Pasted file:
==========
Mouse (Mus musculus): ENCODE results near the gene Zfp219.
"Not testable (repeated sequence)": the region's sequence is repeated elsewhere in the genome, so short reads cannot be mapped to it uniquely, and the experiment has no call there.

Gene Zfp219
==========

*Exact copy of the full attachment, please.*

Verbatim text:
Mouse (Mus musculus): ENCODE results near the gene Zfp219.
"Not testable (repeated sequence)": the region's sequence is repeated elsewhere in the genome, so short reads cannot be mapped to it uniquely, and the experiment has no call there.

Gene Zfp219